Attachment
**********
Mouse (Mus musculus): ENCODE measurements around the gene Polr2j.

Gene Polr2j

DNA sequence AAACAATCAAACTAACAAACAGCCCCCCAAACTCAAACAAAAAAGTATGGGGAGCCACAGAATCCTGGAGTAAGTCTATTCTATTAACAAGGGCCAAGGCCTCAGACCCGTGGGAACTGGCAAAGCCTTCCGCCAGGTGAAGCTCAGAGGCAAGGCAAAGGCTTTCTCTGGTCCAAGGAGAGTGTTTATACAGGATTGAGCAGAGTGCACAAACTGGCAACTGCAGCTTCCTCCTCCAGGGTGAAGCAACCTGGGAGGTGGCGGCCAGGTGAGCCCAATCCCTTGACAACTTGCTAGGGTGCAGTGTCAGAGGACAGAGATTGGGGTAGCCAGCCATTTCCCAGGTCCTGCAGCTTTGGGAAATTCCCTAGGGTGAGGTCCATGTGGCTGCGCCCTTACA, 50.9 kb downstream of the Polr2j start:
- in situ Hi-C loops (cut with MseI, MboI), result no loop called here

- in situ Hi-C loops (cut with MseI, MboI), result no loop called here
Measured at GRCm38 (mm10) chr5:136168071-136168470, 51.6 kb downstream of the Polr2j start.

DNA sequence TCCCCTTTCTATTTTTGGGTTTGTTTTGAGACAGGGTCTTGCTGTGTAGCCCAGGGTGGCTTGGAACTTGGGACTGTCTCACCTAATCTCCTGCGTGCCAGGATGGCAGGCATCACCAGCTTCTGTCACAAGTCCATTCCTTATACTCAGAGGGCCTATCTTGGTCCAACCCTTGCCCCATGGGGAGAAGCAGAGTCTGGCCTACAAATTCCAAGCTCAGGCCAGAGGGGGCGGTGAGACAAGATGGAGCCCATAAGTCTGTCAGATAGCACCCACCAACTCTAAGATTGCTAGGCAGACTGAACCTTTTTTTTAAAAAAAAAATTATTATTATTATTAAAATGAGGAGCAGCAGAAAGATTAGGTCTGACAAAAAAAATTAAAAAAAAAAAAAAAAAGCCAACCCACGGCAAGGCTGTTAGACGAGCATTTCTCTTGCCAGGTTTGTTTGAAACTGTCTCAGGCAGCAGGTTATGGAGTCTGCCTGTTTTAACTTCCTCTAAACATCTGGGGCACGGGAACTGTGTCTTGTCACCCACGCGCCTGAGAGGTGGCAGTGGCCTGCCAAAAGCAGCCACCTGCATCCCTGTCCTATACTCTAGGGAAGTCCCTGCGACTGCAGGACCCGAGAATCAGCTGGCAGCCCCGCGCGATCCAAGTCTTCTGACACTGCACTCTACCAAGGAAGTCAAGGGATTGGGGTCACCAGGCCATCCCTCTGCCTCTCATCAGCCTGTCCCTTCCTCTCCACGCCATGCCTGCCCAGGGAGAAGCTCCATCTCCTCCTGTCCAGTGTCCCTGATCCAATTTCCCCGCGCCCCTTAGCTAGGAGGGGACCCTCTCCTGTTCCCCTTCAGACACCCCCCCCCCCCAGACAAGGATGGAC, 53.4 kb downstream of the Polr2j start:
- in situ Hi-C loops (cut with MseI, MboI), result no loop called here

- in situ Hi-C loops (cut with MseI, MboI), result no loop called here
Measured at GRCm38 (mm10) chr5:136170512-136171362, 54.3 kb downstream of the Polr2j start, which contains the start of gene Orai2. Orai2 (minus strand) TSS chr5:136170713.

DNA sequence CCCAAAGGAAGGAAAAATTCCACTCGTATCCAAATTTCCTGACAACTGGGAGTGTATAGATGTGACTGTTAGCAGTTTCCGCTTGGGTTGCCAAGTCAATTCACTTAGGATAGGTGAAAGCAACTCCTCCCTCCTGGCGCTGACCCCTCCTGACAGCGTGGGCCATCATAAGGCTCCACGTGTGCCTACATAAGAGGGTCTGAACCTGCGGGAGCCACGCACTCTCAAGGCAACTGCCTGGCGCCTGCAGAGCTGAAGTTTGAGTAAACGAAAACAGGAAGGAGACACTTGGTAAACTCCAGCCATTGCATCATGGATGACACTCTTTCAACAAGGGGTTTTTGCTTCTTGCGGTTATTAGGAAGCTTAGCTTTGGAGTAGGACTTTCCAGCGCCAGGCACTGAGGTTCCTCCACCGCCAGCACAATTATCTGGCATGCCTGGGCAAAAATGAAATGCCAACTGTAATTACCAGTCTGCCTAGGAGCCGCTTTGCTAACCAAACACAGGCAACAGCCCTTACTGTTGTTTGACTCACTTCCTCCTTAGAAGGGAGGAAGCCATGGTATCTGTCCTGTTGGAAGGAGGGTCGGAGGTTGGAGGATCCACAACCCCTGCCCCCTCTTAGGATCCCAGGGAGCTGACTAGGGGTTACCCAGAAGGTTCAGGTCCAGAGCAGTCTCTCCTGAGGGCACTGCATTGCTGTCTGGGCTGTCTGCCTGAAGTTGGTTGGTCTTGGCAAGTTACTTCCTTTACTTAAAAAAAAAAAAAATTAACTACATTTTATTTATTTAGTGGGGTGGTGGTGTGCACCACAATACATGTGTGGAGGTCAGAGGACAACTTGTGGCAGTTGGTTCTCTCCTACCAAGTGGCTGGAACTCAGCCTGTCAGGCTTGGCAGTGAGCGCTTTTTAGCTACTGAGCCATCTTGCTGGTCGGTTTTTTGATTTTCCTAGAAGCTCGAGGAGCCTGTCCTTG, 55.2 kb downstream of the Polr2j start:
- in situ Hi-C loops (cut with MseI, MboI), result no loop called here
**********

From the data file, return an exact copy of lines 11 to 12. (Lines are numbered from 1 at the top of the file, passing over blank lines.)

DNA sequence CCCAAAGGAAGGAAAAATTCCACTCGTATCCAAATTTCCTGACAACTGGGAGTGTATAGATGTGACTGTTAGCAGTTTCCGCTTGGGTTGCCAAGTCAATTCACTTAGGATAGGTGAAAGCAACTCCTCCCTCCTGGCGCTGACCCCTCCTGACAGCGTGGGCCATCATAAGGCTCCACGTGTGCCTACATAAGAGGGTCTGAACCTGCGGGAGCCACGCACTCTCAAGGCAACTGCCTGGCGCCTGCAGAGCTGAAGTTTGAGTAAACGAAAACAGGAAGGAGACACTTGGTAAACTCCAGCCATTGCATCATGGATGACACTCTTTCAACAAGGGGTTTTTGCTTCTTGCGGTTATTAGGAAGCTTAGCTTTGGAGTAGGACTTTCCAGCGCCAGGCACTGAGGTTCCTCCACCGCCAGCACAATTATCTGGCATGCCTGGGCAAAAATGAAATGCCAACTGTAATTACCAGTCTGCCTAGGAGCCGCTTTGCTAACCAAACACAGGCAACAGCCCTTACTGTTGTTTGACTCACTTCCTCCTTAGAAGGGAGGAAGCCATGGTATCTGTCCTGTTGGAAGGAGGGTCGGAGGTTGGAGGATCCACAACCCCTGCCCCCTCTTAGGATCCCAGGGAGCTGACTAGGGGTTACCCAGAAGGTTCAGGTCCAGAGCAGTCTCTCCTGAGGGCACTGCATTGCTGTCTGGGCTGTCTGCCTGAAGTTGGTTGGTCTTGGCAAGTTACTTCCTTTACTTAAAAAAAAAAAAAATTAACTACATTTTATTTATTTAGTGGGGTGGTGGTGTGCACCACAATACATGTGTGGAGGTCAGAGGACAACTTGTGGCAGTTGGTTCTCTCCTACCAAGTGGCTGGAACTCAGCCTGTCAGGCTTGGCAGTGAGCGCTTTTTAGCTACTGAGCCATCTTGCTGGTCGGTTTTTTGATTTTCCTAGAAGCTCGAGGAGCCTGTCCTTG, 55.2 kb downstream of the Polr2j start:
- in situ Hi-C loops (cut with MseI, MboI), result no loop called here